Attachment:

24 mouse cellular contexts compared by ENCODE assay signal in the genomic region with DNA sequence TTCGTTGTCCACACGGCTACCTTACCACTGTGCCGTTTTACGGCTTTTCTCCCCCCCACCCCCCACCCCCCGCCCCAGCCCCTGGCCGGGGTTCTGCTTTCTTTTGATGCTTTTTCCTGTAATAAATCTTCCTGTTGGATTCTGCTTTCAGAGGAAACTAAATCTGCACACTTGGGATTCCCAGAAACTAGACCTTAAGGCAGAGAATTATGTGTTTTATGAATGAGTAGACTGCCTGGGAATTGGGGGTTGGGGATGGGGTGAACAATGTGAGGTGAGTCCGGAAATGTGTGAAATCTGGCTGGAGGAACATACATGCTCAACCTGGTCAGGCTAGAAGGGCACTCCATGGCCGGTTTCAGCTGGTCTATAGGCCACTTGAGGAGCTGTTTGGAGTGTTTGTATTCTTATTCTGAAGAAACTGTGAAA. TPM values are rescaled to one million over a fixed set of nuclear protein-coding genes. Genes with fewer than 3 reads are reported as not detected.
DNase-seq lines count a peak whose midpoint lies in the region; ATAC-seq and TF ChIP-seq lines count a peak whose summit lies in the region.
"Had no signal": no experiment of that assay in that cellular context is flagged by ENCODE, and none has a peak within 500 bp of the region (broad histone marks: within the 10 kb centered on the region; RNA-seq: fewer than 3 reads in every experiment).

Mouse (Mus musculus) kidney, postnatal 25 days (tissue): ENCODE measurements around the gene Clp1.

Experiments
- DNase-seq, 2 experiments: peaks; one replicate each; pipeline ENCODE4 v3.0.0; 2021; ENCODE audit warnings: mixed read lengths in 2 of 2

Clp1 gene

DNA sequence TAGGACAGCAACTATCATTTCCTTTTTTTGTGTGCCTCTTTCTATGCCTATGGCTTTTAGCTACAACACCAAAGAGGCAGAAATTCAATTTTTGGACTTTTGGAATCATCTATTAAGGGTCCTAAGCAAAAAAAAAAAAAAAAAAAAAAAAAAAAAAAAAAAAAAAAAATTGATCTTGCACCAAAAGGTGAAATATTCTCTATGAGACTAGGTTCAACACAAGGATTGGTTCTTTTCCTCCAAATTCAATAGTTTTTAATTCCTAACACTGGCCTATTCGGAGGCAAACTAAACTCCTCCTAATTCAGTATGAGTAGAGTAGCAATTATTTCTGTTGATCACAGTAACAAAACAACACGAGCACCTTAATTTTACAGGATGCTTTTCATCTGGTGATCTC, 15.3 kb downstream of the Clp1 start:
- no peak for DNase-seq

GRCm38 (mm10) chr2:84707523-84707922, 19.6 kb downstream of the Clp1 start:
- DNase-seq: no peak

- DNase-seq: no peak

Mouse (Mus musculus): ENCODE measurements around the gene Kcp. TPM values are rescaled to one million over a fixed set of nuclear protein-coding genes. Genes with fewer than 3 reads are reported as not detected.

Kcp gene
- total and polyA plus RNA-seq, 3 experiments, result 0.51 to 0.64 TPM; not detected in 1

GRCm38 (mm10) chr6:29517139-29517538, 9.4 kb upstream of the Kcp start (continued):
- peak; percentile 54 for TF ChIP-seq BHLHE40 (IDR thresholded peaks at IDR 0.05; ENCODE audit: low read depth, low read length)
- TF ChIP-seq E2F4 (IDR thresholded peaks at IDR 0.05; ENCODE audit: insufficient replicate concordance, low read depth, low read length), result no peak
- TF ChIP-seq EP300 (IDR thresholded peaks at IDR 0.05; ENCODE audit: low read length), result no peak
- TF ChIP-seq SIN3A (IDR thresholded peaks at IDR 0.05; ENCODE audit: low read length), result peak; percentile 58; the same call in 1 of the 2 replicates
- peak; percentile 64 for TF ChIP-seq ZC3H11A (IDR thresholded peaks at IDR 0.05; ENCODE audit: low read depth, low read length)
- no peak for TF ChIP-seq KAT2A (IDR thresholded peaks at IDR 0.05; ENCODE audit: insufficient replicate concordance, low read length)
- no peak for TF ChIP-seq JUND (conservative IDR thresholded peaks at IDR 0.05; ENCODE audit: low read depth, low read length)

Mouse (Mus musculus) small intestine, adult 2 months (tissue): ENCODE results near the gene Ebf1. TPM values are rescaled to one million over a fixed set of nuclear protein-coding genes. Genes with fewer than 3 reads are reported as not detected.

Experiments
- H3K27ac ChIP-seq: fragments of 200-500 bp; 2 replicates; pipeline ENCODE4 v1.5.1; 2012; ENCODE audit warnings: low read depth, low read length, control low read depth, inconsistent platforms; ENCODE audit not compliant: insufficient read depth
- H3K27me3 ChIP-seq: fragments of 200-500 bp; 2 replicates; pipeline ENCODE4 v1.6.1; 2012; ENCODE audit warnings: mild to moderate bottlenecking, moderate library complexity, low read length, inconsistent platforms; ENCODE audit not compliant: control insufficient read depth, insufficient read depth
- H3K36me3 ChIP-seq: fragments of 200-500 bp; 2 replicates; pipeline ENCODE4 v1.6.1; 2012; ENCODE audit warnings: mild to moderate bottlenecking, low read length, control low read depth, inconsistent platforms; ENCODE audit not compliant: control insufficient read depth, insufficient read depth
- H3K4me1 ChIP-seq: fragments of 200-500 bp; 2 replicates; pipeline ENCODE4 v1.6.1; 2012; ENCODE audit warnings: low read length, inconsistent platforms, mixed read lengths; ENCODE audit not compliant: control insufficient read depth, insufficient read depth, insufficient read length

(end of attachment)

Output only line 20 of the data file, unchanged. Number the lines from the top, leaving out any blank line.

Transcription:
- TF ChIP-seq SIN3A (IDR thresholded peaks at IDR 0.05; ENCODE audit: low read length), result peak; percentile 58; the same call in 1 of the 2 replicates